James White's Suppression of Ellen's Shut Door Statements
Compiled by Brother Anderson
"Yet no man has a right to add to, or subtract from, any other book written by inspiration of God." (Ellen White)1
James deletes 19% of original visions
By 1851, James and Ellen White had given up their doctrine that the door of salvation was shut for all except the Millerites. Now they faced a problem. What were they going to do with all of the statements Mrs. White made indicating she saw the door of salvation shut in her visions? James solved this dilemma by reprinting Mrs. White's visions in late 1851, in a pamphlet entitled Experiences and Views. In so doing, he removed all of the damaging portions regarding the Shut Door doctrine, including entire visions.
As could be expected, some of the members of the tiny sect were aghast over the exclusion of whole visions, which they had been led to believe had come directly from God. Mrs. White describes how James defused this crisis situation:
"At one time in the early days of the message, Father Butler and Elder Hart became confused in regard to the testimonies. In great distress they groaned and wept, but for some time they would not give the reasons for their perplexity. However, being pressed to give a reason for their faithless speech and manner, Elder Hart referred to a small pamphlet that had been published as the visions of Sister White, and said that to his certain knowledge, some visions were not included. Before a large audience, these brethren both talked strongly about their losing confidence in the work.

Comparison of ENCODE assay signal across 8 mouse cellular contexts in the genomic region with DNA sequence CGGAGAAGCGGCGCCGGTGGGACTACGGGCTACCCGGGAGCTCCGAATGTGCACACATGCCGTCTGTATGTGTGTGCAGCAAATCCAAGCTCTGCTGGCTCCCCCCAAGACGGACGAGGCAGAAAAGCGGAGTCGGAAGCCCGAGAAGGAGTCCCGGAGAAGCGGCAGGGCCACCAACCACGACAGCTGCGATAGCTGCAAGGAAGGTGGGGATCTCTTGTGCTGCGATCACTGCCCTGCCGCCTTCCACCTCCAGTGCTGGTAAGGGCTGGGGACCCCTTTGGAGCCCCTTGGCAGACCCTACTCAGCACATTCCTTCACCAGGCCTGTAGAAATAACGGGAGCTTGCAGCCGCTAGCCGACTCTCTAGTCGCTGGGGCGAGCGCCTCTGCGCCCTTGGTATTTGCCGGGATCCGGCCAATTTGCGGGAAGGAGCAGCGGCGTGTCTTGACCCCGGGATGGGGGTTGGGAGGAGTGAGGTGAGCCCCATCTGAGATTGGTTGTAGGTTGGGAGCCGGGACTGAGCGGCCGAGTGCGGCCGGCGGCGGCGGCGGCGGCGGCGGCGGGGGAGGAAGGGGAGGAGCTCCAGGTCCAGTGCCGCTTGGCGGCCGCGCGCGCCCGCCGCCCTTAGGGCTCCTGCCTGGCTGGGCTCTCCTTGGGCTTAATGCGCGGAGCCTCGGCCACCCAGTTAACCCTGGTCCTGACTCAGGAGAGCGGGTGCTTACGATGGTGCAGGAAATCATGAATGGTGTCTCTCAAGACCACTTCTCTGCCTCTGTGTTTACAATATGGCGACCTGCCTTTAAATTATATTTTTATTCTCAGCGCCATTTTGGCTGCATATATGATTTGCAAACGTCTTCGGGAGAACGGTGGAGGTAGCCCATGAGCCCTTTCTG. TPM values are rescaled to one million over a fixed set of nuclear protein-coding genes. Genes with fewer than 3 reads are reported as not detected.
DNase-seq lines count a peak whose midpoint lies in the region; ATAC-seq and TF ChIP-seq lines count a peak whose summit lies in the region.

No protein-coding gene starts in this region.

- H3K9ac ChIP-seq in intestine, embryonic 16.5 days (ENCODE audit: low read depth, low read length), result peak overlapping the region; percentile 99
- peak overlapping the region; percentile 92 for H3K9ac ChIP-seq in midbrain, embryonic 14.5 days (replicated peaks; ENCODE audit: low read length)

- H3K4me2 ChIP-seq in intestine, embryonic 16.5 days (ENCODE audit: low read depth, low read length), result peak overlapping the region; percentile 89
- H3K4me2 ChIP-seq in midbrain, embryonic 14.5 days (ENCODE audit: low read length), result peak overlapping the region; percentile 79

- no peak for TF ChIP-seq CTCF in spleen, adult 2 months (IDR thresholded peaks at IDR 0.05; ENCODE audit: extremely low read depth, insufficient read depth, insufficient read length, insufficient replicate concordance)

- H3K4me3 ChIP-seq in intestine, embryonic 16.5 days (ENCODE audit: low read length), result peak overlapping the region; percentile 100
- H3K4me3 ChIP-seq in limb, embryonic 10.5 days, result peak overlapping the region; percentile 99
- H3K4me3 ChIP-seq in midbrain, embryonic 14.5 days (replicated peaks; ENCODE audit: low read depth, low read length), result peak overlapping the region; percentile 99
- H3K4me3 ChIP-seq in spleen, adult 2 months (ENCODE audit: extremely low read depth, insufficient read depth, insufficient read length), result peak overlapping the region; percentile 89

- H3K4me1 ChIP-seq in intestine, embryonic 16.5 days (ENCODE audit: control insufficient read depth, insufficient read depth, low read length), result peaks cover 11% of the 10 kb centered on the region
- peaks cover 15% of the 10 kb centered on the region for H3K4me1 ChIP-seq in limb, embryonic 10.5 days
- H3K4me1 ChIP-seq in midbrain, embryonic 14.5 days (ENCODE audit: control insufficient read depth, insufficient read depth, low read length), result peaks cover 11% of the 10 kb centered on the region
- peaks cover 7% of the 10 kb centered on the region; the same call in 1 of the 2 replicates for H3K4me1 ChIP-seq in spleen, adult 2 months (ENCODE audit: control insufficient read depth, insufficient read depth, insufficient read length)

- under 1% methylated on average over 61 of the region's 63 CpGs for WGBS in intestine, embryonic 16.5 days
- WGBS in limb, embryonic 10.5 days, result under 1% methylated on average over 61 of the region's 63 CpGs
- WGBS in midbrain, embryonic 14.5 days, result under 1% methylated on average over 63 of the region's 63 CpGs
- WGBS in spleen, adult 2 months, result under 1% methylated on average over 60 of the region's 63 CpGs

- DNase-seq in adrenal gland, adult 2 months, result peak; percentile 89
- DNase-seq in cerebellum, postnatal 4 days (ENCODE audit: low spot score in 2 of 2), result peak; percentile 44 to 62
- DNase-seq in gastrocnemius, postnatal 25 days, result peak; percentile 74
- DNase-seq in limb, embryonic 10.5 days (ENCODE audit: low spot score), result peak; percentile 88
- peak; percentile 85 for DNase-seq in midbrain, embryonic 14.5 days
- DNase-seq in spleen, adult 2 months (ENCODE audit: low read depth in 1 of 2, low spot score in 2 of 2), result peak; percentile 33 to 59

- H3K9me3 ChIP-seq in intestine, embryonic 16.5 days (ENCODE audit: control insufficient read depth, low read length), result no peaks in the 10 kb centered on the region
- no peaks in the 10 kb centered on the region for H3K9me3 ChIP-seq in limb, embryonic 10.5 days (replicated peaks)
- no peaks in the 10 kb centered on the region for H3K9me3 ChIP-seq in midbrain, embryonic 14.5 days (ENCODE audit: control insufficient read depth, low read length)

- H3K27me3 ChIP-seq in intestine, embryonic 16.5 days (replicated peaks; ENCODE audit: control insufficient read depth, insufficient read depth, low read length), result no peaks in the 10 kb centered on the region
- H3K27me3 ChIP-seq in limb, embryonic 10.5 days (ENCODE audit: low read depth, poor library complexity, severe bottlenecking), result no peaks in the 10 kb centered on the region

There is no evidence that James cutting out the controversial parts of Ellen's visions was due to a lack of funds. Nevertheless, Butler accepted James' explanation, and the crisis abated for a while. It would arise again when the book Early Writings was published in 1882, and the publishers discovered it was not really the earliest writings of Ellen White, but James' 1851 revision of those writings.
Did James keep his promise?
Despite James White's greatly improved financial situation during the remaining 30 years of his life, he never kept his promise to elders Butler and Hart. As the years passed and the church moved further away from its earlier shut door stance, its leaders began to even deny that such a view was ever held; and it became evident that the omissions and deletions in the 1851 printing were not coincidental.
Ellen White's early visions were so disturbing to many in the sect that in 1851, James White, who was editor of the sect's paper, "decided to suspend printing his wife's visions to avoid arousing further controversy."3 Her "visions" and "testimonies" did not appear again in the paper until a new editor took James' place in 1855. By then the controversy had cooled down, and many of the new members had no idea their prophet had seen a false doctrine in her visions.
1. Ellen White, Early Writings, p. 137.
2. Ellen White, Selected Messages, Vol. 1, p. 53.
3. Ann Taves, "Visions," Ellen Harmon White: American Prophet (NY: Oxford University Press, 2014), p. 39.
Category: Shut Door
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